In 2016, approximately 2.5 million taxpayers turned 70 years old. In 2017, these baby boomers turned 70½. People with money in tax-deferred retirement accounts (other than Roth accounts) are required to begin taking distributions from these accounts at age 70½ and pay income taxes on those distributions. The yearly minimum distribution amounts are calculated using account values and ratios set forth in IRS tables of longevity. Exceptions and adjustments apply to surviving spouses, and different rates apply to nonspouses who inherit IRAs. This article provides guidance on these distributions.
Author: Alisha M. Harper, JD, LLM, was a senior attorney for the IRS Office of Chief Counsel for 8 years prior to becoming a full-time associate professor at Bellarmine University in 2012. Her areas of focus are tax practice and procedure, individual income taxation, flowthrough taxation rules, and online pedagogy. Alisha is a member of the Kentucky and Louisville bar associations.
Author: Jonathan P. Smith, CRPC, APMA, is a financial advisor at Encore Wealth Management Group, a private wealth advisory practice of Ameriprise Financial. Jonathan, along with two other advisors in the practice, focuses on comprehensive financial planning for individuals, businesses, and institutions, including advanced investment solutions.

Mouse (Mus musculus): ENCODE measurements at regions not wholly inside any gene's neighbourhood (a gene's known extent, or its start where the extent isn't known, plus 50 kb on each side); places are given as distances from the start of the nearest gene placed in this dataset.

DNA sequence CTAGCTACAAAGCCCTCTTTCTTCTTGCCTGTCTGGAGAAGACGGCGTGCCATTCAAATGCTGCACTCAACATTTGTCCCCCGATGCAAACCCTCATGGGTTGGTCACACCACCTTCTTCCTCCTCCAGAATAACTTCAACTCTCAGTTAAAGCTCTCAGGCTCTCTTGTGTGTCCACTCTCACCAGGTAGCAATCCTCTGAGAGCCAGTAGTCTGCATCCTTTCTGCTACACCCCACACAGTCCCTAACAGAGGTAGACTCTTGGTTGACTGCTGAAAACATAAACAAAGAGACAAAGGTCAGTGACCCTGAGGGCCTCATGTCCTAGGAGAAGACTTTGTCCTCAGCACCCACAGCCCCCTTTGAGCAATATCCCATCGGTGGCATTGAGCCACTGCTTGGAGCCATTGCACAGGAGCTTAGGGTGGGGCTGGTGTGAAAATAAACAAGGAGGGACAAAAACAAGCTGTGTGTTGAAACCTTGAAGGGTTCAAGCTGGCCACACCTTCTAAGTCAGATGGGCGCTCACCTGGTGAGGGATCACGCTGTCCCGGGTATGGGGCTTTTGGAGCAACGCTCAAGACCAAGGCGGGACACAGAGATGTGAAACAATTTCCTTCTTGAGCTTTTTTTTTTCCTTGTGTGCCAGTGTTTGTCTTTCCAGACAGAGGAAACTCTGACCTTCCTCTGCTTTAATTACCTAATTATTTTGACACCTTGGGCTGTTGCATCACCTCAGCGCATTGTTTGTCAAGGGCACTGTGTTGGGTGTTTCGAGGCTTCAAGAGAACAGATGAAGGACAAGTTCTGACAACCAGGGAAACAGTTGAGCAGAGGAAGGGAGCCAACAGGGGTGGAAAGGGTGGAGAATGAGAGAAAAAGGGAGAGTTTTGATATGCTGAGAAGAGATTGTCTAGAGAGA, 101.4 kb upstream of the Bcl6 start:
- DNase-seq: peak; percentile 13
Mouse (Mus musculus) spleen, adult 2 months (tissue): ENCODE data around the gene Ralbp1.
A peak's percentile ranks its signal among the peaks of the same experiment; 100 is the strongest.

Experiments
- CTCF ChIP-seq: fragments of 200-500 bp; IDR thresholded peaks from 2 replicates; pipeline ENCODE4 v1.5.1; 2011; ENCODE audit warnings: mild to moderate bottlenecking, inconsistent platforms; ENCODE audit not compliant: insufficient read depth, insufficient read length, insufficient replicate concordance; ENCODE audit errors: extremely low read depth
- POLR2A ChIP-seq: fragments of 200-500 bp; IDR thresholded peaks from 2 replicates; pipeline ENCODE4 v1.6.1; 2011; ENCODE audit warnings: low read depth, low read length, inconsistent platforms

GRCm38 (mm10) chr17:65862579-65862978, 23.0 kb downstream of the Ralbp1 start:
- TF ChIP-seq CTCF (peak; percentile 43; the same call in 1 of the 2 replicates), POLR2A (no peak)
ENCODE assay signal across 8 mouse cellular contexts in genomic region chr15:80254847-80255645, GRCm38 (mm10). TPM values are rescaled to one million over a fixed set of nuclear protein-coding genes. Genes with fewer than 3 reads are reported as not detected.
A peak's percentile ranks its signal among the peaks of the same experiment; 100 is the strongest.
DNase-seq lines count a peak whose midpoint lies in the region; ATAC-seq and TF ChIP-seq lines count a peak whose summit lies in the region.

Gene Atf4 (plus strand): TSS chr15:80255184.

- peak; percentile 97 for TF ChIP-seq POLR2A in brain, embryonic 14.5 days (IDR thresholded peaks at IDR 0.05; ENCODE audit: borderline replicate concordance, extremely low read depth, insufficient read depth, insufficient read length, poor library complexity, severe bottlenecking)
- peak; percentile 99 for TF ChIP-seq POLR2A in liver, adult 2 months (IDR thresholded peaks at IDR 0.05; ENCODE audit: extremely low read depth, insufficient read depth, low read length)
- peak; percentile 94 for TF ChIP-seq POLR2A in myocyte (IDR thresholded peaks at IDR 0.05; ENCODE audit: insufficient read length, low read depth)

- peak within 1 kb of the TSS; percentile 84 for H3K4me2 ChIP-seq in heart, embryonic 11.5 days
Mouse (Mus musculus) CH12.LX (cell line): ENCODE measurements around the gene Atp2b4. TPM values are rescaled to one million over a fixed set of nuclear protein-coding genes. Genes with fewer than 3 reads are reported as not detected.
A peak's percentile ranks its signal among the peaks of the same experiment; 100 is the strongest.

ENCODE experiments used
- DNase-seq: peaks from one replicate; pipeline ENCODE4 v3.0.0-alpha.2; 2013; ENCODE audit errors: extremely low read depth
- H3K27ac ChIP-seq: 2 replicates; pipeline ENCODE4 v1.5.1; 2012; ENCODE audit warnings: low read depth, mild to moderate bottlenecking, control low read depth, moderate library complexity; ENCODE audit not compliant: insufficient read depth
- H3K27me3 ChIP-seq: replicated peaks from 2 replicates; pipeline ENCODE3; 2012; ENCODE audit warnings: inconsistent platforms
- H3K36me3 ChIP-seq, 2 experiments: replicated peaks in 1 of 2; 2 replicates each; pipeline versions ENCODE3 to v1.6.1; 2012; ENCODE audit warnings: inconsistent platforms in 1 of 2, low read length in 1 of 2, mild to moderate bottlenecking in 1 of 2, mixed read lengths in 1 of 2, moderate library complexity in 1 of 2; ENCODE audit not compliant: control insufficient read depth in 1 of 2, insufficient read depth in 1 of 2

Author: Patricia Miller Selvy, PhD, CPA, CGMA, has owned her own small business and worked in both industry and public accounting in addition to teaching at the University of Louisville and Bellarmine University. She has served on the Family Scholar House Board, the Audit and Finance Committees, and on the Kentucky State Parks Commission. Her areas of focus have been in teaching graduate courses in financial and managerial accounting, corporate governance, and state and local taxation, and undergraduate courses in financial and managerial accounting, individual and corporate taxation, as well as in the areas of auditing and theory. Her research focus has been in the areas of teaching pedagogy, state and local taxation, Social Security, and capital budgeting, among others. She is a Kentucky CPA and holds memberships in the AICPA and the Kentucky Society of CPAs.